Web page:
Assessment of Coral Reef Degradation in Tanzania: Results of Coral Reef Monitoring 1999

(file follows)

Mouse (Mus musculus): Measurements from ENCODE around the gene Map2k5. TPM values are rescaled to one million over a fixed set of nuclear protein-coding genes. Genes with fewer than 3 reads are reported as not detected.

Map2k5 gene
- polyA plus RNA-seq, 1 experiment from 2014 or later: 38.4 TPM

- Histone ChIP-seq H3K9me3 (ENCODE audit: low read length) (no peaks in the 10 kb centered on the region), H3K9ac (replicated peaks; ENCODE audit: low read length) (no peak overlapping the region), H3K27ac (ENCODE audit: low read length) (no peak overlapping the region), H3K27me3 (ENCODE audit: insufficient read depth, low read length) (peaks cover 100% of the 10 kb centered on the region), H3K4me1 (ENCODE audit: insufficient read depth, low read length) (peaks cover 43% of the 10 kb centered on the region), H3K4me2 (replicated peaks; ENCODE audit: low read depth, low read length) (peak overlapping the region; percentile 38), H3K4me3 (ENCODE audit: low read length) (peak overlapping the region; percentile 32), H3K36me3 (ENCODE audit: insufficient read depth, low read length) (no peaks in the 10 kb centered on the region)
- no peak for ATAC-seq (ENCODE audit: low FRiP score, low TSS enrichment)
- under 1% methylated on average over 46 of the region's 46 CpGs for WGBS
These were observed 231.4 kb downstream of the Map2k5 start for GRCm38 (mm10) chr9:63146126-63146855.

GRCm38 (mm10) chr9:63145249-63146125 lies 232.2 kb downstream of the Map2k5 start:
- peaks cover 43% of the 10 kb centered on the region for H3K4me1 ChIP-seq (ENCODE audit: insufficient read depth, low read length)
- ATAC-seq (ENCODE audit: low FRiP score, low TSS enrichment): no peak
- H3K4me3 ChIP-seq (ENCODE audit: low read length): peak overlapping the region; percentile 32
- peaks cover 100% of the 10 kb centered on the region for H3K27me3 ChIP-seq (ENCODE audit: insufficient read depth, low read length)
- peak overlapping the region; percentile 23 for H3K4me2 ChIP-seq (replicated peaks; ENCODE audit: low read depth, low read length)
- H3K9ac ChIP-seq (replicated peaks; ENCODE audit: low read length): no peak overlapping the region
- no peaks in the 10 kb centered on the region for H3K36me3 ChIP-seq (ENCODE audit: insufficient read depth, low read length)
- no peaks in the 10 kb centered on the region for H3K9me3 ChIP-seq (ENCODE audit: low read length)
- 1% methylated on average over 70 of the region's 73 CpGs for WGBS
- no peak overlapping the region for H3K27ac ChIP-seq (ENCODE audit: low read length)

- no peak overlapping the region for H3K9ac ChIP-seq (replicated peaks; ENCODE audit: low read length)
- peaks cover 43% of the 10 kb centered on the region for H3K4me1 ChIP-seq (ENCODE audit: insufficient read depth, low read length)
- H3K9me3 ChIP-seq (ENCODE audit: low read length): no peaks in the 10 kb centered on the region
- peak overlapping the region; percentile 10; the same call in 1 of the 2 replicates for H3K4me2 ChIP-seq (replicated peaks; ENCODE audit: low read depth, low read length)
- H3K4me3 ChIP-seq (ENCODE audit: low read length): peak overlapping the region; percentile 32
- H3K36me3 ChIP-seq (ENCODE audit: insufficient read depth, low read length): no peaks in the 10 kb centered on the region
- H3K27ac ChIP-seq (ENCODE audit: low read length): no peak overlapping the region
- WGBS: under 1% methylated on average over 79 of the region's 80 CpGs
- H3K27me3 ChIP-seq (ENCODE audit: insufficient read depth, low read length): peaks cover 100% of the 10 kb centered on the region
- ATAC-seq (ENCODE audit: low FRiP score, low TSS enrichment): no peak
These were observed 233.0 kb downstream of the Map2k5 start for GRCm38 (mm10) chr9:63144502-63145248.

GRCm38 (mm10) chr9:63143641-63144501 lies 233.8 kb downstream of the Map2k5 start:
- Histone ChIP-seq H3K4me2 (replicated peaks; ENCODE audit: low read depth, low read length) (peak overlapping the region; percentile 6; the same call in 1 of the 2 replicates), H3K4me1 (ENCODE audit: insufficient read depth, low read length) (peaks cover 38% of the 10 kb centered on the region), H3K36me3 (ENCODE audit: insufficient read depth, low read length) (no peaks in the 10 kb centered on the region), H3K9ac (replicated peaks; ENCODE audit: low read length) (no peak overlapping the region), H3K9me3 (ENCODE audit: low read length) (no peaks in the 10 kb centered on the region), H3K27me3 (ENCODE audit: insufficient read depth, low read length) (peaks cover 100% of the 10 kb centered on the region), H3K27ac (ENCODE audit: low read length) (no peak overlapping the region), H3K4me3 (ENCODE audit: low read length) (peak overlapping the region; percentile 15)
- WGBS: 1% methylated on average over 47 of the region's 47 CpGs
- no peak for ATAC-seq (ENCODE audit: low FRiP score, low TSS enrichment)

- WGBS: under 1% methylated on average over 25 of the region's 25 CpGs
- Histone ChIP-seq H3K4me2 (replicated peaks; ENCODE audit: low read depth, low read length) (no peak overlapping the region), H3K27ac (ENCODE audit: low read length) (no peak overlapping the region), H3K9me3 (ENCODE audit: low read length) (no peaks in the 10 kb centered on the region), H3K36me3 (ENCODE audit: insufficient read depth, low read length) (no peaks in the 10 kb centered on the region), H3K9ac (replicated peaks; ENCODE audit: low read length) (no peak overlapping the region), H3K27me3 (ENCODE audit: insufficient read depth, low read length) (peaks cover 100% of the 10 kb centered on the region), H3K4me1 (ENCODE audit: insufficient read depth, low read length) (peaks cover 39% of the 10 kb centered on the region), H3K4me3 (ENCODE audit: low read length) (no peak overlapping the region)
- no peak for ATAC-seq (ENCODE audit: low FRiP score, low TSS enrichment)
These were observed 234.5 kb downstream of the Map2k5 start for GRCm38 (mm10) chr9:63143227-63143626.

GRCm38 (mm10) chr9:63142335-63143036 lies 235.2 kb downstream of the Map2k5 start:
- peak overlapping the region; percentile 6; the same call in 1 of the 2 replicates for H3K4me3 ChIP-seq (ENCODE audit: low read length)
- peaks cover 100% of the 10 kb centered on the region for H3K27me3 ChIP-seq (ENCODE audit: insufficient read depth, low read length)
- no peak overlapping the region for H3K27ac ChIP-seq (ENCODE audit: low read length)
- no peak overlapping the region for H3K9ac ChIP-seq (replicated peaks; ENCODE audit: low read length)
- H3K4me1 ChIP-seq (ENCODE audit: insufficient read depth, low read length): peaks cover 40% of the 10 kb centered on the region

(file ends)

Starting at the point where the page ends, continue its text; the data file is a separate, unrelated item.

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Coral reefs play a crucial role in the well being of coastal communities in Tanzania (Johnstone et al., 1998; Muhando, 1999). However, despite their usefulness, coral reefs are being degraded by destructive anthropogenic activities (Salm et al., 1998) and natural causes (e.g., competition, predation, diseases, bleaching, etc.). The coral bleaching and mortality event of March - June 1998 was the most serious natural calamity ever recorded in the Indian Ocean (Wilkinson, et al., 1999). Several areas along the coast of Tanzania were affected. The degree of coral mortality varied between sites, from 60% - 90% at Tutia Reef in Mafia Island Marine Park and Misali Reef on the west coast of Pemba, to approximately 10% on reefs around Unguja Island, Zanzibar (Muhando, 1999). After the bleaching and coral mortality, the status of Tanzanian reefs became unclear and it was apparent that there was a need to assess and monitor the extent of coral mortality and its effects on reef ecosystems, as well as socio-economic effects (fisheries and tourism). Three teams were formed. The first dealt with the assessment and monitoring of coral reefs, the second with socio-economic effects and the third team investigated specific issues relevant to coral bleaching, mortality and recovery.
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